Reorder Point Formula & Calculator

Joshua Weatherwax
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Do you know the optimal reorder point for your best-performing products? What about the par level?

If not, you could be missing out on a lot of revenue or spending more on inventory carrying cost than necessary. Ordering at the correct time can ensure you always meet demand, helps with inventory reduction, and streamline your inventory control.

Keep reading to learn what a reorder point is, how to calculate it, and how it can benefit your business.

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What Is Reorder Point?

The reorder point, or reorder level, is the amount of standing inventory on-hand that triggers a reorder. Essentially, when you hit this inventory number, you should reorder products to ensure you continue to meet demand without any gaps and optimize your inventory turnover ratio. It is a vital number for any inventory control manager (see inventory control manager salary) to calculate.

Reorder point is not a stable number, but is flexible based on sales trends and the demand cycle of a given product. This means you need to have an understanding of each product's inventory levels and sales to optimize its reorder point. This is easily done using inventory management software that tracks everything you need to know about your inventory.

Reorder Point Formula

Uncovering the reorder point for a product can be done using a very simple formula.

Here's that formula:

Reorder Point = (Average Daily Usage x Average Lead Time) + Safety Stock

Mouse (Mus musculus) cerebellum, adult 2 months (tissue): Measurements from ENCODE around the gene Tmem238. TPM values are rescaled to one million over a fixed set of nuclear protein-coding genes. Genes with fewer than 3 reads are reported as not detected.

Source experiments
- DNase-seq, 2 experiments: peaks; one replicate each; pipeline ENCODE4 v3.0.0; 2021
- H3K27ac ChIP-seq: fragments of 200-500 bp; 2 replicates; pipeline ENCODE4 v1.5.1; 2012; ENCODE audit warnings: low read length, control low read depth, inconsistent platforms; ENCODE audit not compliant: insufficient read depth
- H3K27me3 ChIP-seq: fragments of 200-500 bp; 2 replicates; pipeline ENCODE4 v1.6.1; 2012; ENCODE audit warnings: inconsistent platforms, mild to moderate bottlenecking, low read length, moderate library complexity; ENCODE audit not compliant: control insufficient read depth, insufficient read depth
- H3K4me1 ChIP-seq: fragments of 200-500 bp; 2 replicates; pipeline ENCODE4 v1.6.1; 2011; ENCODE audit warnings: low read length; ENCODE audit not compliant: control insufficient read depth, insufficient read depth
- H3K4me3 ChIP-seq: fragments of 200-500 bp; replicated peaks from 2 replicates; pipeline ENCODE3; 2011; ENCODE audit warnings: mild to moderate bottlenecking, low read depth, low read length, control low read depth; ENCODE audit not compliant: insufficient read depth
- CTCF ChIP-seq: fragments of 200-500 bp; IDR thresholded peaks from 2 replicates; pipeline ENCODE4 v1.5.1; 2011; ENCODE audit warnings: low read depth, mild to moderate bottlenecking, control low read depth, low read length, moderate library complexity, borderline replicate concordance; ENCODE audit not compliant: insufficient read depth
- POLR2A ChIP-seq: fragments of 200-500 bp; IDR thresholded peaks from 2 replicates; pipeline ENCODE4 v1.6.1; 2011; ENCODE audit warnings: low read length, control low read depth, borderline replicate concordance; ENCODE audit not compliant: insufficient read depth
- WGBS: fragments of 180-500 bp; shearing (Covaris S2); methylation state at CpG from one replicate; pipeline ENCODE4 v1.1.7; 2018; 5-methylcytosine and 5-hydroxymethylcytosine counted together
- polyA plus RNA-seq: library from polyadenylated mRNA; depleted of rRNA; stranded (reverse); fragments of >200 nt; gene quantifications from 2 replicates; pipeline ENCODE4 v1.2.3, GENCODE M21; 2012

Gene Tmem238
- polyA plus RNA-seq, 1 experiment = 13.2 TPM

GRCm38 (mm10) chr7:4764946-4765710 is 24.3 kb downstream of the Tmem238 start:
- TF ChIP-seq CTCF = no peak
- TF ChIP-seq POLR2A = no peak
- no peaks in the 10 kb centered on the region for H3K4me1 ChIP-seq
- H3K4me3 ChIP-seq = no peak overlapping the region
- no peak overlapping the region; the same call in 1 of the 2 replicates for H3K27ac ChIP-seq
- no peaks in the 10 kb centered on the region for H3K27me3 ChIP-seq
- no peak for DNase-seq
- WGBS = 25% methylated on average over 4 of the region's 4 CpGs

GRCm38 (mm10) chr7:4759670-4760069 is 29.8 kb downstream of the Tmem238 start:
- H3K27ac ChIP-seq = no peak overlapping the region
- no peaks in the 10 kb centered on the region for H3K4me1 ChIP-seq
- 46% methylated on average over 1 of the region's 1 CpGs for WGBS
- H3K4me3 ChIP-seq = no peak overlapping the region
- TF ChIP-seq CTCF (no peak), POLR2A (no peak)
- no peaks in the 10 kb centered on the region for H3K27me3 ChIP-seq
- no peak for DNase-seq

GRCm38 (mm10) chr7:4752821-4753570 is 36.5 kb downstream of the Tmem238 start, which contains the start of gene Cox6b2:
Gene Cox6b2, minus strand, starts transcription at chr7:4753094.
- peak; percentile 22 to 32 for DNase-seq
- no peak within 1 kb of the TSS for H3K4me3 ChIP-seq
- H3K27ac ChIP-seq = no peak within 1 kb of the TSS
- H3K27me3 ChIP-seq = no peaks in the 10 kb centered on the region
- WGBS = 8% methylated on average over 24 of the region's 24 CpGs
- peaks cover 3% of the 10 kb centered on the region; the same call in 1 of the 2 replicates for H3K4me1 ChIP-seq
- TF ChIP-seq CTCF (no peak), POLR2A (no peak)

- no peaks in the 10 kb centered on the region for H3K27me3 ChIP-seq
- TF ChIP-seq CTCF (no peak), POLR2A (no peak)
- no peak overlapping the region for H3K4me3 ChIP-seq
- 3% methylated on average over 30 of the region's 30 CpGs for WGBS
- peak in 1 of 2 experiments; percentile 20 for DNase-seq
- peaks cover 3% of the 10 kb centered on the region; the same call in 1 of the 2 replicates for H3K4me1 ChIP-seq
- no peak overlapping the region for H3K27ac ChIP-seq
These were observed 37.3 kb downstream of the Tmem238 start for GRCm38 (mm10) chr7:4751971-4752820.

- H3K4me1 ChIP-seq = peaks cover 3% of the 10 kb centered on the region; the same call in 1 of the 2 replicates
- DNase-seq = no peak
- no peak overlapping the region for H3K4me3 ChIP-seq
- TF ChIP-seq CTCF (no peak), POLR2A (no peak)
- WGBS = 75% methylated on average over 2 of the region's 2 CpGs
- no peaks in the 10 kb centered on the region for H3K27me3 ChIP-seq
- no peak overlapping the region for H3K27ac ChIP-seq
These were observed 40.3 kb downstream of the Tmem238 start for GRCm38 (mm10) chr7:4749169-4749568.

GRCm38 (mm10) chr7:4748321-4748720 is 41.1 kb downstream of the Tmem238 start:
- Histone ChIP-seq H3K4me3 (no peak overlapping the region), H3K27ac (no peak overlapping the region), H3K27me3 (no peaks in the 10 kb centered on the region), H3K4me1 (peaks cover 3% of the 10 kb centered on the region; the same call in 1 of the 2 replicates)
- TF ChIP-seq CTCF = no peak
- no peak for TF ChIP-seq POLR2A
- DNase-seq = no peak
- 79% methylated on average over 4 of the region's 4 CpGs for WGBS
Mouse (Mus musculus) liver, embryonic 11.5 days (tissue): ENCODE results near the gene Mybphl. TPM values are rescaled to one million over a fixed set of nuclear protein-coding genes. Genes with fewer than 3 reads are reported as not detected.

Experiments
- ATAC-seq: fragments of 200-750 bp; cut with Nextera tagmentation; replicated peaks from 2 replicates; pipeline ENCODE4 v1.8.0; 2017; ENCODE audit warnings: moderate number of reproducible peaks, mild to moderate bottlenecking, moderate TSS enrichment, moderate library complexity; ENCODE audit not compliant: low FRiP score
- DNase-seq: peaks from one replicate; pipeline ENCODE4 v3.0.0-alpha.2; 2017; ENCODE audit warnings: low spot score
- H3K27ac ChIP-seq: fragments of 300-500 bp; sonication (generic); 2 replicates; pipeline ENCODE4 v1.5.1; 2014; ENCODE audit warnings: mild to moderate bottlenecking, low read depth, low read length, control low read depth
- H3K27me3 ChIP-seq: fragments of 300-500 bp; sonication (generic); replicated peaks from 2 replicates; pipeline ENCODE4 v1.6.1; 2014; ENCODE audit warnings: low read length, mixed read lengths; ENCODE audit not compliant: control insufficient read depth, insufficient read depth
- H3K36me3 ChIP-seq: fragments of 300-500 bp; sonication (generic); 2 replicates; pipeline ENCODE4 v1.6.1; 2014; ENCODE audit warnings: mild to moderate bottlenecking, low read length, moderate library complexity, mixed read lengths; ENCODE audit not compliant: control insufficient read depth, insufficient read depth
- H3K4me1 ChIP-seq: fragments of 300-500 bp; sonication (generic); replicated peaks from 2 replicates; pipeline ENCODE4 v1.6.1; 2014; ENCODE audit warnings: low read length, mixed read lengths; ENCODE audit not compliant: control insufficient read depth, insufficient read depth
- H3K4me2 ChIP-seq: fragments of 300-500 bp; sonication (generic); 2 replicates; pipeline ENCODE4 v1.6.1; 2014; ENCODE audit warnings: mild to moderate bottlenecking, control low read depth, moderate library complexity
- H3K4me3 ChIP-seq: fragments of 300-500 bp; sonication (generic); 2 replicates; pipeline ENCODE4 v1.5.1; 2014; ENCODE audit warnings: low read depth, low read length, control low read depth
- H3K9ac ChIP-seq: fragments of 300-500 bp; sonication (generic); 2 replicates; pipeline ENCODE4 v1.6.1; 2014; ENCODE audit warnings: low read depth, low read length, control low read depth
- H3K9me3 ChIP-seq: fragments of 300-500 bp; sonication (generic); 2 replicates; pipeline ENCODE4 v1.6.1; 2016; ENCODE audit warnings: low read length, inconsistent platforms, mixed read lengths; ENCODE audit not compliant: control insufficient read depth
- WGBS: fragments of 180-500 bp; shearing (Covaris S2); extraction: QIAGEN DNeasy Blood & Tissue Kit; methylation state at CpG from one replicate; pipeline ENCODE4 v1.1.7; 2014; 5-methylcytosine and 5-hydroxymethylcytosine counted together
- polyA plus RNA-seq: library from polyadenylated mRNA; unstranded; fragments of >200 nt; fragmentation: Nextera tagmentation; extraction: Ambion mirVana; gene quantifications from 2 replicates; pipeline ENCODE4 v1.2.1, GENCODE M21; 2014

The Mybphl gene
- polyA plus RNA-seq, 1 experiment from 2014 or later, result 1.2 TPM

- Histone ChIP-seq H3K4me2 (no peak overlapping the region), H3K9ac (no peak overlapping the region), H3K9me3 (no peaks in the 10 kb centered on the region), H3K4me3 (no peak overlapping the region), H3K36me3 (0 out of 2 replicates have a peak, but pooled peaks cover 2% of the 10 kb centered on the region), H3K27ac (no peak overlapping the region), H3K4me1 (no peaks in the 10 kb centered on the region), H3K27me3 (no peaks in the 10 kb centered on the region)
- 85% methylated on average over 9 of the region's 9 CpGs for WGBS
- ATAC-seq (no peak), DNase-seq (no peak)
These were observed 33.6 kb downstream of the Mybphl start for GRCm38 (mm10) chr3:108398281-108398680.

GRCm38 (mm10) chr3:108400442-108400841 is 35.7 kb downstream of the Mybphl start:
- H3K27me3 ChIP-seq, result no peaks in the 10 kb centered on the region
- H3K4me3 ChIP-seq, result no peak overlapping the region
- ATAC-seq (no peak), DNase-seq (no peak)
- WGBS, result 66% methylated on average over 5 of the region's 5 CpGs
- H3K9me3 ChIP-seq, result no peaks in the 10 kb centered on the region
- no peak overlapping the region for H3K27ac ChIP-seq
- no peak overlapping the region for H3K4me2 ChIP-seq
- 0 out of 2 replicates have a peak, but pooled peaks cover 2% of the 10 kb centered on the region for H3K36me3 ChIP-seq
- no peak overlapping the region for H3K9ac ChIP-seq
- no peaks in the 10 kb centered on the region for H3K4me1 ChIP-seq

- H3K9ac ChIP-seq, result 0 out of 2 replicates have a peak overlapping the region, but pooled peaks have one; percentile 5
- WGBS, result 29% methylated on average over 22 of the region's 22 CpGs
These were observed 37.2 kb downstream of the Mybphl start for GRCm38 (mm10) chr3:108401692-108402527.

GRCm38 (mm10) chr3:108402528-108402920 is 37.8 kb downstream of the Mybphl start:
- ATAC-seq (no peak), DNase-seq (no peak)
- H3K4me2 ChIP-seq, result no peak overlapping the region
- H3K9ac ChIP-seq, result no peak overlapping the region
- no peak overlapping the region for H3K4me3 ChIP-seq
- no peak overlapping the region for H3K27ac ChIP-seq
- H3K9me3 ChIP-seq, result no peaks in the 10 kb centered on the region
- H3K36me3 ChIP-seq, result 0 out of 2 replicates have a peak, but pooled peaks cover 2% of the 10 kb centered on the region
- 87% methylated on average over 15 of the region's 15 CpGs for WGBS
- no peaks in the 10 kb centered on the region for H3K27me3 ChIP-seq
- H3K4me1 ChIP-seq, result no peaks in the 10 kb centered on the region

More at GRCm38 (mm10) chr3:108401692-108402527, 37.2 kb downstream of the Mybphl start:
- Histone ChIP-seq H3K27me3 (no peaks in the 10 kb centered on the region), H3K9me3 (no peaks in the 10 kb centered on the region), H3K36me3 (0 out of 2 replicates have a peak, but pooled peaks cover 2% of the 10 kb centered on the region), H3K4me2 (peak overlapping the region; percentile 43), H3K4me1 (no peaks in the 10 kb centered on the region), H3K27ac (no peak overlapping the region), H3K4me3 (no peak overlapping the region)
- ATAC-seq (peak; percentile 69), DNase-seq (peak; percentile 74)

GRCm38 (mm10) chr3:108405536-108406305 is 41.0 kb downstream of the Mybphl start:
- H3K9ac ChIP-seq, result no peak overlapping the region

Reorder Point Formula

How to Calculate Reorder Point

Calculating the reorder point for a given product first requires that you determine a product's average daily sales, lead time, and amount of safety stock. You can easily pull daily sales information from your POS system or online marketplace if you have one. If you don't you can look at inventory numbers and divide by the number of days between taking inventory. Download our free inventory tracking sheet to make your job even easier. Safety stock levels are also noted on this sheet.

Lead time can also be calculated for the product using a simple formula or by using a lead time calculator. With these three numbers in hand, it's as simple as plugging them into the formula above to determine that product's reorder point. Repeat as necessary for each item in your inventory.

Optimal Reorder Point & Optimal Reorder Point Formula

The optimal reorder point will maximize the profit you can make from your stock and avoid surplus inventory in your warehouse. This is the point at which you need to order product to replenish your stock.

The formula to determine optimal reorder point is the same as above. The main difference is that you must calculate your reorder point for a product each day. This will update your data and let you determine the most optimal time for reordering. It also allows you to notice sudden shifts in demand and react accordingly to avoid causing the bullwhip effect in your supply chain.

Or Use a Reorder Point Calculator

Reorder point calculators are a convenient choice if you have a large inventory with many SKUs. One may be a part of the inventory management software you use or you can use an Excel sheet with built-in formulas. You can find the latter below.

Inventory Reorder Point Excel Template

Manual inventory tracking and reorder point calculation can be time-consuming, tedious, and error-prone.

To help make things easier for you, we've put together a simple inventory tracking sheet. Just download the inventory reorder point excel template, change the sample data to your own, and begin tracking!